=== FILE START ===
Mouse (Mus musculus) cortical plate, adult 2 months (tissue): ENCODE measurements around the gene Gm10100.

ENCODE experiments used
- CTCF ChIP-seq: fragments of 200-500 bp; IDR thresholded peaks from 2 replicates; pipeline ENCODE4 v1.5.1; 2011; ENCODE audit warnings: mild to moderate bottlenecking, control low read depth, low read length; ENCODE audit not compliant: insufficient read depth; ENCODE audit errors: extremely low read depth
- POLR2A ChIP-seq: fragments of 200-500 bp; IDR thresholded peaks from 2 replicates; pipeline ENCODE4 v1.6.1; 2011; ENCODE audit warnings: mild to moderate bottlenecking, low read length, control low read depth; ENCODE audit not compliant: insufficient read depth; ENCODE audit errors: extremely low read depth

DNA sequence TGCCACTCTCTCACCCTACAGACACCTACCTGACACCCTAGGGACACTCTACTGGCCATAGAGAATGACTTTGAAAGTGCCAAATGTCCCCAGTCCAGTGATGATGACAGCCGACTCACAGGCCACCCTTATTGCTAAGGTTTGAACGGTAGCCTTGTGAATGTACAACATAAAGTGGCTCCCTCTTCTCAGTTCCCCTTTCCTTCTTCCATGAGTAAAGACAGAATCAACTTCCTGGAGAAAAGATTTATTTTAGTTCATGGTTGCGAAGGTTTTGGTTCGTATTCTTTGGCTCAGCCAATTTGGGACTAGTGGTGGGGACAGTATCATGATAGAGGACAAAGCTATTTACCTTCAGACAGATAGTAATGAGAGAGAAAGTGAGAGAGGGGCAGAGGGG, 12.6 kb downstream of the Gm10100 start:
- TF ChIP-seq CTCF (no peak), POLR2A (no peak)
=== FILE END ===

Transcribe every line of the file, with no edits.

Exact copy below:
Mouse (Mus musculus) cortical plate, adult 2 months (tissue): ENCODE measurements around the gene Gm10100.

ENCODE experiments used
- CTCF ChIP-seq: fragments of 200-500 bp; IDR thresholded peaks from 2 replicates; pipeline ENCODE4 v1.5.1; 2011; ENCODE audit warnings: mild to moderate bottlenecking, control low read depth, low read length; ENCODE audit not compliant: insufficient read depth; ENCODE audit errors: extremely low read depth
- POLR2A ChIP-seq: fragments of 200-500 bp; IDR thresholded peaks from 2 replicates; pipeline ENCODE4 v1.6.1; 2011; ENCODE audit warnings: mild to moderate bottlenecking, low read length, control low read depth; ENCODE audit not compliant: insufficient read depth; ENCODE audit errors: extremely low read depth

DNA sequence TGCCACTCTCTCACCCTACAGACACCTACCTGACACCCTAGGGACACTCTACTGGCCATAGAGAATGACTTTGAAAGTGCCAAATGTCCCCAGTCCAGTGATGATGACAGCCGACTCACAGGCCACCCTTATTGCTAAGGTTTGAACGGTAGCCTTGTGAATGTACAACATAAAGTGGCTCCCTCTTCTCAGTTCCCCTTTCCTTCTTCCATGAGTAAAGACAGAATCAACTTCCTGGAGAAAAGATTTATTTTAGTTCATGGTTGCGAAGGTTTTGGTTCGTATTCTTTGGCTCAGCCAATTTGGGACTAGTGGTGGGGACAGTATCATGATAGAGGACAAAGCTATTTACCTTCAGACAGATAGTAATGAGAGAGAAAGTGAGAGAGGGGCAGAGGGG, 12.6 kb downstream of the Gm10100 start:
- TF ChIP-seq CTCF (no peak), POLR2A (no peak)